The Edmonton Police Service's latest comic book hero is an Edmonton mayor — but it's not Don Iveson.
Matthew McCauley, the first mayor of Edmonton, is the focus of the fifth instalment in the Edmonton police comic series called Legacy of Heroes.
- Canada's 1st aboriginal police officer subject of digital comic
- Edmonton's first police dog becomes comic book hero
The latest comic marks the EPS's 125th anniversary as a police force, though in its early years it was known as the Edmonton Police Department.
"A lot of people were unaware of where the service came from," Jeff Awid, the comic's writer, told CBC Friday.
The story follows Mayor McCauley in 1892, just a few months into his first term as Edmonton's first mayor.
Edmonton's rival, South Edmonton (which would later become Strathcona), was trying to convince the federal government to move the Dominion Land Office from Edmonton to their town.
The office helped settle land in the Prairies and was operated by the federal government.
Word of the potential move spread quickly among the townspeople, and soon there were 500 people protesting outside the Edmonton office.
McCauley worried that, because the nearest RCMP detachment was in Fort Saskatchewan, the crowd may riot and cause destruction before police could contain it.
And so he proposed his own police service — and the Edmonton Police Department was born.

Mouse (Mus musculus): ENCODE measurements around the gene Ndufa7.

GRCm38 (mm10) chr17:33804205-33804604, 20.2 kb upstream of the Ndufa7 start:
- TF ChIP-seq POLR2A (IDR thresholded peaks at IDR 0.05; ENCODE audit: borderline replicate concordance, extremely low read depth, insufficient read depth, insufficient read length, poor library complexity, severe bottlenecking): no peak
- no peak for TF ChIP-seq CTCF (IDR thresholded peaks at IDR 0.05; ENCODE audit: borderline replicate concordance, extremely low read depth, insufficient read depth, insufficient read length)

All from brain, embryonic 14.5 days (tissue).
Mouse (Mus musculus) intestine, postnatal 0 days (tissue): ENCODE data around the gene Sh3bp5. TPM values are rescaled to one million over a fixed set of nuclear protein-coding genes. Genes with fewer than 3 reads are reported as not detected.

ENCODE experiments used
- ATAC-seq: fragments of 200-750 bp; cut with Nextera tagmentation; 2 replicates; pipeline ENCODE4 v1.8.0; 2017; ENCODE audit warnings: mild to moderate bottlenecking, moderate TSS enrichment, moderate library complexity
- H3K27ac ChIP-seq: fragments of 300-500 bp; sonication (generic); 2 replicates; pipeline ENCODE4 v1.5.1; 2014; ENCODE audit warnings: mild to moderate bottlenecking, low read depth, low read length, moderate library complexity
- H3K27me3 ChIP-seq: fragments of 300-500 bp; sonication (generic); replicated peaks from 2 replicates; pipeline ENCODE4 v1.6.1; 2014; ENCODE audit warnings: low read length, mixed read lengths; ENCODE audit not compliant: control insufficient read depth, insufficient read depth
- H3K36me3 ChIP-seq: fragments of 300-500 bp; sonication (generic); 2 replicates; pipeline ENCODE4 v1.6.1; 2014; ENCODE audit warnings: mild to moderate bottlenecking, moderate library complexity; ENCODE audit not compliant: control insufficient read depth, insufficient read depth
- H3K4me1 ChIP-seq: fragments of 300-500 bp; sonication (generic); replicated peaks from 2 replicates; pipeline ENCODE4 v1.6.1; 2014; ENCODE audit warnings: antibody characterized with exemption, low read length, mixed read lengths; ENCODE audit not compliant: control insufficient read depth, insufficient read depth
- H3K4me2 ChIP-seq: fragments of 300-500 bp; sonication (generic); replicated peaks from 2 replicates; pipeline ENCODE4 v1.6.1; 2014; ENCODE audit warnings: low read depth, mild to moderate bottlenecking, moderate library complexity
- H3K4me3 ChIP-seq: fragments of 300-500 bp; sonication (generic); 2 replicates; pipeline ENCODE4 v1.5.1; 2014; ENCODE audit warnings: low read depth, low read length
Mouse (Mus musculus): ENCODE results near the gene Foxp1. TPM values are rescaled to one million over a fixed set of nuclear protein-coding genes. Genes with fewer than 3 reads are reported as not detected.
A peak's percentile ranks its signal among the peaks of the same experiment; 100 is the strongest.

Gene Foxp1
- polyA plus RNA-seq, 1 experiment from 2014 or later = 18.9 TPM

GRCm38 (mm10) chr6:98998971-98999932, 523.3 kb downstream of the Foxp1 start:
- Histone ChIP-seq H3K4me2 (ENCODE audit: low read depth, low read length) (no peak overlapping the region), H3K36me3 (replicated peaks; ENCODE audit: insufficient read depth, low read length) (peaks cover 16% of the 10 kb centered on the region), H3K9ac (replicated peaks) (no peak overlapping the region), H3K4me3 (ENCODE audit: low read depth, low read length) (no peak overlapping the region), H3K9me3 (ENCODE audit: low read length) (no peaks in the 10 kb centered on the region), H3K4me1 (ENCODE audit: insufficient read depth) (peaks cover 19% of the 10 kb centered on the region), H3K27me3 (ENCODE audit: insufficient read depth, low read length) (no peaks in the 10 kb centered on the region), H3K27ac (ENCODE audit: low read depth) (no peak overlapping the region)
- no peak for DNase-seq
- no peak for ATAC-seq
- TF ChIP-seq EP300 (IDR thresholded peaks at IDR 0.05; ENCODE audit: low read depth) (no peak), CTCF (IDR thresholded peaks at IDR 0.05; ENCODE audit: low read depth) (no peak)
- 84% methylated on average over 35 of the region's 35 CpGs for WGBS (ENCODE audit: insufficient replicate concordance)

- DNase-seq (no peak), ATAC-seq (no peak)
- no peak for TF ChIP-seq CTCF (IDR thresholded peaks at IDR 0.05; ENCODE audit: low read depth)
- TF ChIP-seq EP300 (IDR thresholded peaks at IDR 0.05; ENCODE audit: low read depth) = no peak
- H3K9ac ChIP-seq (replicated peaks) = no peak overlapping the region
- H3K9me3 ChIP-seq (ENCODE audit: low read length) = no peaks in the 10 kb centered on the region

History through comics
For Awid and illustrator Jared Robinson, telling these stories to Edmontonians is important.
"In this day and age, we tend to be inundated with history from everywhere else," Awid said. "A lot of Edmontonians aren't aware of the rich history that's right here in the city."
"It's kind of cool to look back on the different events and people that have been pivotal to where we are today," Robinson added.
Awid and Robinson said telling the story through a unique medium like comics is rewarding in a few different ways.
"I think it's wonderful that the [Edmonton Police] Service is allowing us to share these stories, which are important to the culture of Edmonton," Awid said.
Both Robinson and Awid are already working on the next issue. Slated for release this fall, it's about Annie Jackson, the first female officer to work for the EPS.t
Robinson said the stories are inspiring for him and he hopes they are inspiring for Edmontonians, too.
"Our city has a kind of rich history and it just amps up the pride," he said.
"With 125 years, there's no shortage of stories," Awid added.